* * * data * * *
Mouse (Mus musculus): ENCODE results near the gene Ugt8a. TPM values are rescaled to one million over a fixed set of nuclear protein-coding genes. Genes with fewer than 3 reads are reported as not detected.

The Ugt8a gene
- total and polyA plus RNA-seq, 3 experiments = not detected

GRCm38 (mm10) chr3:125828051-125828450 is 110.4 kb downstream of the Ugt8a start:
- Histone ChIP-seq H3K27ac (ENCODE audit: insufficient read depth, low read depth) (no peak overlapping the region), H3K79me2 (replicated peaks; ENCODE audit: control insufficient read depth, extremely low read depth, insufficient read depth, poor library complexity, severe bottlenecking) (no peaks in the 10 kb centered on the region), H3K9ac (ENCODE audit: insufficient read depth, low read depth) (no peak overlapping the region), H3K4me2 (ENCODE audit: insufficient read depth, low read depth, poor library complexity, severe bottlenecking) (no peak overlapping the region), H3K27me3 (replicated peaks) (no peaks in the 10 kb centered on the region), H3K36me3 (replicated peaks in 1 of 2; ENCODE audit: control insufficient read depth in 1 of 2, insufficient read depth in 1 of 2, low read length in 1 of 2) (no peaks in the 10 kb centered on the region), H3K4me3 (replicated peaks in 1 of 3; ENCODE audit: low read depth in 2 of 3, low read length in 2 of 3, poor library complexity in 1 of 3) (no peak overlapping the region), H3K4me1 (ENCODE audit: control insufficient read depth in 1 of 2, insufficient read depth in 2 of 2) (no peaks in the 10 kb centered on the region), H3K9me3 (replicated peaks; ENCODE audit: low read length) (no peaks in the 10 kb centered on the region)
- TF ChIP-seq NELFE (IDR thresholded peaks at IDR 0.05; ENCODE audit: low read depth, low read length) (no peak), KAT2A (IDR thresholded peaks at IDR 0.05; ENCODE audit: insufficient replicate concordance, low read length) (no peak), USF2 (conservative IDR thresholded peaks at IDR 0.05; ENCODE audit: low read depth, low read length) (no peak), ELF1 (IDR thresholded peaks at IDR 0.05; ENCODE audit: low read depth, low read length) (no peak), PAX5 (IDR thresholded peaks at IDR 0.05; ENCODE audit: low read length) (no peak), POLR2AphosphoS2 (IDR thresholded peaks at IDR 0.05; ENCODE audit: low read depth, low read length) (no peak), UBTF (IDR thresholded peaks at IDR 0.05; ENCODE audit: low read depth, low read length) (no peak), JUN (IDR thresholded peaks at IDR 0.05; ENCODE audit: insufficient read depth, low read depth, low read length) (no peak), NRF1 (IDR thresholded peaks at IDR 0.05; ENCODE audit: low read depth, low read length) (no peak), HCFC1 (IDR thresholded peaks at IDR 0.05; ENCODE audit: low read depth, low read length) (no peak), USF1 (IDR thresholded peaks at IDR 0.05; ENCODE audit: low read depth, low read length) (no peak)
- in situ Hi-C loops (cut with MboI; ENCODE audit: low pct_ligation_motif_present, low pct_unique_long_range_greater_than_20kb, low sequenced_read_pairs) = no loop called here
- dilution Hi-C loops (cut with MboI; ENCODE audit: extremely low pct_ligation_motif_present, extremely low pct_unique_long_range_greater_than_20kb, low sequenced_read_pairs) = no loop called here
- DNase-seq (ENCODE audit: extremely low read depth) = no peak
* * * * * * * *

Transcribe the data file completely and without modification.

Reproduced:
Mouse (Mus musculus): ENCODE results near the gene Ugt8a. TPM values are rescaled to one million over a fixed set of nuclear protein-coding genes. Genes with fewer than 3 reads are reported as not detected.

The Ugt8a gene
- total and polyA plus RNA-seq, 3 experiments = not detected

GRCm38 (mm10) chr3:125828051-125828450 is 110.4 kb downstream of the Ugt8a start:
- Histone ChIP-seq H3K27ac (ENCODE audit: insufficient read depth, low read depth) (no peak overlapping the region), H3K79me2 (replicated peaks; ENCODE audit: control insufficient read depth, extremely low read depth, insufficient read depth, poor library complexity, severe bottlenecking) (no peaks in the 10 kb centered on the region), H3K9ac (ENCODE audit: insufficient read depth, low read depth) (no peak overlapping the region), H3K4me2 (ENCODE audit: insufficient read depth, low read depth, poor library complexity, severe bottlenecking) (no peak overlapping the region), H3K27me3 (replicated peaks) (no peaks in the 10 kb centered on the region), H3K36me3 (replicated peaks in 1 of 2; ENCODE audit: control insufficient read depth in 1 of 2, insufficient read depth in 1 of 2, low read length in 1 of 2) (no peaks in the 10 kb centered on the region), H3K4me3 (replicated peaks in 1 of 3; ENCODE audit: low read depth in 2 of 3, low read length in 2 of 3, poor library complexity in 1 of 3) (no peak overlapping the region), H3K4me1 (ENCODE audit: control insufficient read depth in 1 of 2, insufficient read depth in 2 of 2) (no peaks in the 10 kb centered on the region), H3K9me3 (replicated peaks; ENCODE audit: low read length) (no peaks in the 10 kb centered on the region)
- TF ChIP-seq NELFE (IDR thresholded peaks at IDR 0.05; ENCODE audit: low read depth, low read length) (no peak), KAT2A (IDR thresholded peaks at IDR 0.05; ENCODE audit: insufficient replicate concordance, low read length) (no peak), USF2 (conservative IDR thresholded peaks at IDR 0.05; ENCODE audit: low read depth, low read length) (no peak), ELF1 (IDR thresholded peaks at IDR 0.05; ENCODE audit: low read depth, low read length) (no peak), PAX5 (IDR thresholded peaks at IDR 0.05; ENCODE audit: low read length) (no peak), POLR2AphosphoS2 (IDR thresholded peaks at IDR 0.05; ENCODE audit: low read depth, low read length) (no peak), UBTF (IDR thresholded peaks at IDR 0.05; ENCODE audit: low read depth, low read length) (no peak), JUN (IDR thresholded peaks at IDR 0.05; ENCODE audit: insufficient read depth, low read depth, low read length) (no peak), NRF1 (IDR thresholded peaks at IDR 0.05; ENCODE audit: low read depth, low read length) (no peak), HCFC1 (IDR thresholded peaks at IDR 0.05; ENCODE audit: low read depth, low read length) (no peak), USF1 (IDR thresholded peaks at IDR 0.05; ENCODE audit: low read depth, low read length) (no peak)
- in situ Hi-C loops (cut with MboI; ENCODE audit: low pct_ligation_motif_present, low pct_unique_long_range_greater_than_20kb, low sequenced_read_pairs) = no loop called here
- dilution Hi-C loops (cut with MboI; ENCODE audit: extremely low pct_ligation_motif_present, extremely low pct_unique_long_range_greater_than_20kb, low sequenced_read_pairs) = no loop called here
- DNase-seq (ENCODE audit: extremely low read depth) = no peak